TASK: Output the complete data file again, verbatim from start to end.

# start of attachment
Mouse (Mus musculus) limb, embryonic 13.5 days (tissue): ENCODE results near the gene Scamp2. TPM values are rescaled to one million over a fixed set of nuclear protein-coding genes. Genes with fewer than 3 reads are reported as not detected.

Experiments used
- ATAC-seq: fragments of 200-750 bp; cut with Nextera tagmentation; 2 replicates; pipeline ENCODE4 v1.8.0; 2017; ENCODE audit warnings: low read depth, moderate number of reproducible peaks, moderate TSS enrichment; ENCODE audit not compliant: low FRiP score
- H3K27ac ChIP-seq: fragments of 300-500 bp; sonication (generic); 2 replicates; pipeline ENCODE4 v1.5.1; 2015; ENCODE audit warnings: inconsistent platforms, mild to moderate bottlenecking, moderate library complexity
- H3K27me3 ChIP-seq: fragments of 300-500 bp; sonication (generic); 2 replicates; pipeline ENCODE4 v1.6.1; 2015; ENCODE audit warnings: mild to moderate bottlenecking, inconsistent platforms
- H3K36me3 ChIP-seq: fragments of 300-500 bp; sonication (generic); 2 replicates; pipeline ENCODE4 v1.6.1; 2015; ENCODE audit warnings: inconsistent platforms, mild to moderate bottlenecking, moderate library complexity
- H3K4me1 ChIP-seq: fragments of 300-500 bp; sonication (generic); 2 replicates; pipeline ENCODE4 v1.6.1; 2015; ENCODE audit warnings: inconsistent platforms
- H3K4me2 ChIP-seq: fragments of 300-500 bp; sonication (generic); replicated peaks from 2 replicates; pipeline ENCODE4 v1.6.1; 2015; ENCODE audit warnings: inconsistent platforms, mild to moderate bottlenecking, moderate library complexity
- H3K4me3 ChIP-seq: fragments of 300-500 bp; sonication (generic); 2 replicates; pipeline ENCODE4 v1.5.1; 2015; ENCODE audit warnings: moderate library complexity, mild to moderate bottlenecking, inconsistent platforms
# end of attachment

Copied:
Mouse (Mus musculus) limb, embryonic 13.5 days (tissue): ENCODE results near the gene Scamp2. TPM values are rescaled to one million over a fixed set of nuclear protein-coding genes. Genes with fewer than 3 reads are reported as not detected.

Experiments used
- ATAC-seq: fragments of 200-750 bp; cut with Nextera tagmentation; 2 replicates; pipeline ENCODE4 v1.8.0; 2017; ENCODE audit warnings: low read depth, moderate number of reproducible peaks, moderate TSS enrichment; ENCODE audit not compliant: low FRiP score
- H3K27ac ChIP-seq: fragments of 300-500 bp; sonication (generic); 2 replicates; pipeline ENCODE4 v1.5.1; 2015; ENCODE audit warnings: inconsistent platforms, mild to moderate bottlenecking, moderate library complexity
- H3K27me3 ChIP-seq: fragments of 300-500 bp; sonication (generic); 2 replicates; pipeline ENCODE4 v1.6.1; 2015; ENCODE audit warnings: mild to moderate bottlenecking, inconsistent platforms
- H3K36me3 ChIP-seq: fragments of 300-500 bp; sonication (generic); 2 replicates; pipeline ENCODE4 v1.6.1; 2015; ENCODE audit warnings: inconsistent platforms, mild to moderate bottlenecking, moderate library complexity
- H3K4me1 ChIP-seq: fragments of 300-500 bp; sonication (generic); 2 replicates; pipeline ENCODE4 v1.6.1; 2015; ENCODE audit warnings: inconsistent platforms
- H3K4me2 ChIP-seq: fragments of 300-500 bp; sonication (generic); replicated peaks from 2 replicates; pipeline ENCODE4 v1.6.1; 2015; ENCODE audit warnings: inconsistent platforms, mild to moderate bottlenecking, moderate library complexity
- H3K4me3 ChIP-seq: fragments of 300-500 bp; sonication (generic); 2 replicates; pipeline ENCODE4 v1.5.1; 2015; ENCODE audit warnings: moderate library complexity, mild to moderate bottlenecking, inconsistent platforms